Efficacy.Table 2 summarizes the parasitological responses to the study drugs. Fosmidomycin-clindamycin and fosmidomycin alone led to the rapid elimination of asexual parasites from the peripheral blood, with median times to parasite clearance of 18 (range, 12–47 h) and 25 (range 13–46 h) h, respectively, but not clindamycin alone (median, 71 h; range, 13–85 h) (P = .004). In fact, clindamycin did not lead to a steady decline of parasitemia, and levels of asexual parasites resurged on day 2 (median parasite density, 550 parasites/µL), up from an initial trough by day 1 (median parasite density, 66 parasites/µL). By day 7, all patients were free of parasites. Parasites reappeared in 1 child in the fosmidomycin-clindamycin group (at day 28) and in 7 children in the fosmidomycin-alone group (1 by day 14, 5 by day 21, and 1 by day 28), leading to PCRuncorrected cure rates by day 14 of 100% (11/11; 95% CI, 72–100), 92% (11/12; 95% CI, 62–100), and 100% (10/10; 95% CI, 69–100) (P = 1.0) and by day 28 of 91% (10/11; 95% CI, 59–100), 42% (5/12; 95% CI, 15–72), and 100% (9/9; 95% CI, 66–100) in the fosmidomycin-clindamycin, fosmidomycin, and clindamycin groups, respectively (P = .003). Parasite genotype analysis revealed that 1 child treated with fosmidomycin-clindamycin carried different parasite strains at days 0 and 28. Thus, the PCR-corrected day 28 cure rates were 11 of 11 (100%; 95% CI, 72–100), 5 of 12 (42%; 95% CI, 15–72), and 9 of 9 (100%; 95% CI, 66–100) with fosmidomycin-clindamycin, fosmidomycin, and clindamycin, respectively (P < .001). We did not detect a significant relationship between initial parasite density and subsequent risk of failure by day 28 in a logistic regression model (P = .71; treatment group as an additional variable was dropped because of collinearity). Anecdotally, the 2 children who had mixed infection at baseline remained free of P. malariae parasites throughout the follow-up period, until day 28. Subjects with reappearing parasitemia received a single dose of sulfadoxine-pyrimethamine (25 and 1.25 mg/kg of body weight, respectively).
An analysis of gametocytemia detected on at least 1 time point during the follow-up period showed a higher treatmentassociated gametocyte carrier rate in the fosmidomycin-alone group (6/12 [50%]), compared with the fosmidomycin-clindamycin (3/11 [27%]) and clindamycin-alone groups (3/10 [30%]), but the difference was not significant (P = .46). Treatment- associated gametocyte carrier status seemed to be associated with a failure of treatments to radically eliminate the parasites (57% of children with subsequent failures developed gametocytemia after the start of treatment vs. only 28% of children with radical cure), but this association equally lacked significance (P = .2). If children with gametocytes at baseline were considered, we could not detect a gametocytocidal effect because of the small sample size. In total, there were only 3 children with baseline gametocytemia: 1 child in the fosmidomycin group (not cleared) and 2 in the clindamycin group (1 was cleared and the other was not). Gametocyte densities in carriers after day 0 were 6–60, 12–170, and 6–30 gametocytes/µL in the fosmidomycin-clindamycin, fosmidomycin-alone, and clindamycin-alone groups, respectively.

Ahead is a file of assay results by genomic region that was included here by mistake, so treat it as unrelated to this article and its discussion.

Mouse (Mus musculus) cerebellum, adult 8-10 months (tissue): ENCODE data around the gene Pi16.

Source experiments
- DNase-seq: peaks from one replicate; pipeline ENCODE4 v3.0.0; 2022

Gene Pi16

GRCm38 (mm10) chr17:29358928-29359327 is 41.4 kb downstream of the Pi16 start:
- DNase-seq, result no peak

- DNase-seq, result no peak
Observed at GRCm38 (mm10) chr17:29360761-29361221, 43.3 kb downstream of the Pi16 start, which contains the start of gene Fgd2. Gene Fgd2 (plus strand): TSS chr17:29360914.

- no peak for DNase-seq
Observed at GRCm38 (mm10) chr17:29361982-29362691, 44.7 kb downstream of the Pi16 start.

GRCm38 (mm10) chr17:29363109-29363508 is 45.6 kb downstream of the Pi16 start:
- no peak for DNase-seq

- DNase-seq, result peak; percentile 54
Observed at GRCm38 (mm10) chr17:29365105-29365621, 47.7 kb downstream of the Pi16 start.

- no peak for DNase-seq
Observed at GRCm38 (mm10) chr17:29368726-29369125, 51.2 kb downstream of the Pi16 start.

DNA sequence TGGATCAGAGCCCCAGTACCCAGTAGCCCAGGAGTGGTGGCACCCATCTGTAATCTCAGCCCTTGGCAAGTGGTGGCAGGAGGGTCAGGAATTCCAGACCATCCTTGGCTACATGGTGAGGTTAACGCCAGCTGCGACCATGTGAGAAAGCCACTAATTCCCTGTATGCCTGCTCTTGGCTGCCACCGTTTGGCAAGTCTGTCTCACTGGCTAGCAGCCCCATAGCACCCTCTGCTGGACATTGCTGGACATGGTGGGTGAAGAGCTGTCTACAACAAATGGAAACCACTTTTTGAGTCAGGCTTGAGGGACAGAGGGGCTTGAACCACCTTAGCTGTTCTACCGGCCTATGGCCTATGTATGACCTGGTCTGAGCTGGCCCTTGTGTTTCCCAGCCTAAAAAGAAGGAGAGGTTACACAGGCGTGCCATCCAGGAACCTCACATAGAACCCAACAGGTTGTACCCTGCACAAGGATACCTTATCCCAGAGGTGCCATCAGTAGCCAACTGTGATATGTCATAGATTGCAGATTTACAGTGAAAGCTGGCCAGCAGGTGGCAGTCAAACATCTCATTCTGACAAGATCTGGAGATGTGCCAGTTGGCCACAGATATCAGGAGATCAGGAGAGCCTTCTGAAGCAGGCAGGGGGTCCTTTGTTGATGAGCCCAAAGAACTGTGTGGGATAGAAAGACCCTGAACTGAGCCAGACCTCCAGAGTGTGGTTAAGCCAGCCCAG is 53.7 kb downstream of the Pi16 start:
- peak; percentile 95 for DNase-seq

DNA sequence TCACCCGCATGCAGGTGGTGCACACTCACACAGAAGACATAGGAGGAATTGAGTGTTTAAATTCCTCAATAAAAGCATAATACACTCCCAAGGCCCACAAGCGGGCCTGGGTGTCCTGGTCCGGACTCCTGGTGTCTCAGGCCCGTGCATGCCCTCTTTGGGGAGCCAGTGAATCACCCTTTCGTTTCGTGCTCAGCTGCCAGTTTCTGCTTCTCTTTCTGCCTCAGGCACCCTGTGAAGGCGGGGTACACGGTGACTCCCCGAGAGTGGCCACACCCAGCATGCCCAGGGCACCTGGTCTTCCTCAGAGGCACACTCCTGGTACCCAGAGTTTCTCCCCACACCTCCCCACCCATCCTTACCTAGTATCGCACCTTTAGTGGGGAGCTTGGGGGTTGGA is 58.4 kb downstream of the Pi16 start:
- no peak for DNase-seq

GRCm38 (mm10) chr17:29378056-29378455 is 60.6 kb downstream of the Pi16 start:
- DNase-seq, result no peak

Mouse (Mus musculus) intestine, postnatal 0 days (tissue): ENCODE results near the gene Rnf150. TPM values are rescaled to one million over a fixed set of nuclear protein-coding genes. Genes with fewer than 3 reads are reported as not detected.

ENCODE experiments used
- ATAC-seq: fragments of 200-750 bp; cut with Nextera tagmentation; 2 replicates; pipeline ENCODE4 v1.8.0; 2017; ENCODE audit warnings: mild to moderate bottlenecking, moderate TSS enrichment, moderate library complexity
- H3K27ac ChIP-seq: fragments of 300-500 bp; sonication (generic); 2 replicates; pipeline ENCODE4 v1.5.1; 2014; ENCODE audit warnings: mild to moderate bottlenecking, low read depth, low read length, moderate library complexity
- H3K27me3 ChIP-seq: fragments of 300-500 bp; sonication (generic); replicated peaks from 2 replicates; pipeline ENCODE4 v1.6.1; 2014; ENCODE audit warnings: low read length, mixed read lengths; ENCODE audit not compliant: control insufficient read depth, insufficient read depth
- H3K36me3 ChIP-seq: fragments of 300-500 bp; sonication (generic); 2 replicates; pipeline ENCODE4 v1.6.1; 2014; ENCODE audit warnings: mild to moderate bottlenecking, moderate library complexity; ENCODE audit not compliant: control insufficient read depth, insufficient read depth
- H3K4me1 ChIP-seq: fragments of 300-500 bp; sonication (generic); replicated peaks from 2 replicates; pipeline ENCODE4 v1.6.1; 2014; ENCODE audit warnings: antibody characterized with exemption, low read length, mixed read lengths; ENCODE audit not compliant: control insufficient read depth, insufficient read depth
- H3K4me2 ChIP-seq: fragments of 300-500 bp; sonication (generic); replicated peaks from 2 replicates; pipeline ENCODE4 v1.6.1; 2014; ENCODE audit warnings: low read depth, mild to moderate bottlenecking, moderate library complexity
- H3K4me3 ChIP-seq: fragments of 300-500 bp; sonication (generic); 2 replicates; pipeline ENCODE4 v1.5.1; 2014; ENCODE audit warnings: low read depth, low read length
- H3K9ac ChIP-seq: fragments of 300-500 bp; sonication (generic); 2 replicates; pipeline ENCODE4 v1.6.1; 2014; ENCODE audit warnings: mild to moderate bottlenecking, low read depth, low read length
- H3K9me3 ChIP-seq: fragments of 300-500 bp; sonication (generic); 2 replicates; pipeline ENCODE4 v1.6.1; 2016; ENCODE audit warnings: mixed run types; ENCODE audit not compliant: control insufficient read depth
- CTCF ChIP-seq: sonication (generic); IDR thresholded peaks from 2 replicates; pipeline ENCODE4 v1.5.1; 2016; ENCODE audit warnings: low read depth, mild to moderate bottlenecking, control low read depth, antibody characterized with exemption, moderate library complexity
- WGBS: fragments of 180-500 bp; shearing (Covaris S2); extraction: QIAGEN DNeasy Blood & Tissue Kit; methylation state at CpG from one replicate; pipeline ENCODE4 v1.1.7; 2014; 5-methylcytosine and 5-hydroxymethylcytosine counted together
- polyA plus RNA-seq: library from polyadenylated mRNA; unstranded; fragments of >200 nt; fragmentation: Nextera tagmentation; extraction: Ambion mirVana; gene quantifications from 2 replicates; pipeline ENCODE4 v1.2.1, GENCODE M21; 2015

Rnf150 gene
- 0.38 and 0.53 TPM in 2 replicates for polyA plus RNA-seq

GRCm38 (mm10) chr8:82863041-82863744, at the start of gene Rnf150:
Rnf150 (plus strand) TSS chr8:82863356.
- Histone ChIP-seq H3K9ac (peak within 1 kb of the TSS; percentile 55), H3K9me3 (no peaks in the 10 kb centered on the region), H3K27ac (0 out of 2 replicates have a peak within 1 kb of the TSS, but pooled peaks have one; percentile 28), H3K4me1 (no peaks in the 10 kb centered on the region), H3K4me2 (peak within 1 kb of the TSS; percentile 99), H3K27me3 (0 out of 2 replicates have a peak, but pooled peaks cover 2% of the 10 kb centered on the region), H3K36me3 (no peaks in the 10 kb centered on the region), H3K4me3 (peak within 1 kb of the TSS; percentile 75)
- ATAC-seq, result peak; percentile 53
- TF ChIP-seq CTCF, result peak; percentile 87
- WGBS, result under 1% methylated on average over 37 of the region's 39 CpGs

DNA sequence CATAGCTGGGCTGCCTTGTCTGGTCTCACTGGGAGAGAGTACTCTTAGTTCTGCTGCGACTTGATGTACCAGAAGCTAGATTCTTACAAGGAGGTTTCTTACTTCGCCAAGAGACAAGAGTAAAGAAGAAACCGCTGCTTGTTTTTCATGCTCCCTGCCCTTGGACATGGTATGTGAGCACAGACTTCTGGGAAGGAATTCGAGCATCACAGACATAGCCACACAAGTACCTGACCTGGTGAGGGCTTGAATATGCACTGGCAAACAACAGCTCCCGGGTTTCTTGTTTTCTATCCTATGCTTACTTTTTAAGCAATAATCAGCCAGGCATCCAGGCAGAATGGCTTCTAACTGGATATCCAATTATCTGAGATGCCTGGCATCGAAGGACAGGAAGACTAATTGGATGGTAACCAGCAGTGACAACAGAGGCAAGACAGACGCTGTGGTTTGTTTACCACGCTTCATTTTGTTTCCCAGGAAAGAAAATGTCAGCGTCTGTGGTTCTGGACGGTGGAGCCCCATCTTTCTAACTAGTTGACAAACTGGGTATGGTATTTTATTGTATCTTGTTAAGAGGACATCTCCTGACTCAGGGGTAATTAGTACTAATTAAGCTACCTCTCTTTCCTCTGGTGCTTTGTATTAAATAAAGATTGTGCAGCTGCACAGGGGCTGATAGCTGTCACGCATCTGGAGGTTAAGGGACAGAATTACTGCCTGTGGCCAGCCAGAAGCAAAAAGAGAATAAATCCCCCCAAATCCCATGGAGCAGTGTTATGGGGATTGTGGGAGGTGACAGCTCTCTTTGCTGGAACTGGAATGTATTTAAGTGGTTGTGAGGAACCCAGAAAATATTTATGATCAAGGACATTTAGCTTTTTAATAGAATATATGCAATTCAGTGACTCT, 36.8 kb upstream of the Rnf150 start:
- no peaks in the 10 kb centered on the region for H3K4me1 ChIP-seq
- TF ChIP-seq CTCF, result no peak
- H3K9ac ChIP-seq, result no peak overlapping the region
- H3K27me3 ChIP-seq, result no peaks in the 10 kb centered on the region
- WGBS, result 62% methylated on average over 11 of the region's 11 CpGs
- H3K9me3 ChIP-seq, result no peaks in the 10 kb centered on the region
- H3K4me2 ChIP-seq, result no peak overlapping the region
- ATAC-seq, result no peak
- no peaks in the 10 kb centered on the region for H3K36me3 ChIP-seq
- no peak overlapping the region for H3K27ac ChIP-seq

Safety and tolerability. Median follow-up times (times at risk of the safety population) were similar for all treatment groups, with values of 28 (range, 25–28), 23 (range, 14–29), and 27 (range, 21–28) days, resulting in total follow-up times of 304, 284, and 267 person-days, respectively, for fosmidomycin-clindamycin, fosmidomycin alone, and clindamycin alone (P = .14). All treatment regimens were well tolerated, and no serious adverse event was reported. In addition, there was no treatment-limiting adverse event. There were a total of 46 clinical adverse events (38 mild and only 8 moderately adverse events), but the majority of these occurred until day 7 (35 adverse events; 31 graded as mild and 4 as moderate). Until day 7, 11 mild and 2 moderate (1 case of vomiting and 1 case of dizziness) adverse events occurred in the fosmidomycinclindamycin group, 5mild and 2 moderate (1 case of abdominal pain and 1 case of cough) adverse events in the fosmidomycinalone group, and 15 mild adverse events in the clindamycinalone group (table 3). Gastrointestinal adverse events (8 cases of abdominal pain, 7 cases of diarrhea, 4 cases of vomiting, 2 cases of loose stool, and 2 cases of nausea) were the most frequently reported adverse events until day 7 (table 3). All gastrointestinal adverse events were judged to be possibly or probably related to the treatment. Nonetheless, all gastrointestinal adverse events were self-limiting, and no intervention was required. There was no difference in the incidence of gastrointestinal adverse events between the fosmidomycin-clindamycin and clindamycin-alone groups (9 cases in each of these treatment groups until day 7), whereas treatment with fosmidomycinclindamycin and clindamycin alone led to a nonsignificantly higher incidence rate of gastrointestinal adverse events until day 7 than treatment with fosmidomycin alone (0.12; 9 cases/78 person-days and 0.12; 9 cases/72 person-days, respectively, vs. 0.06; 5 cases/84 person-days; P = .24 and P = .19, respectively, for the comparisons).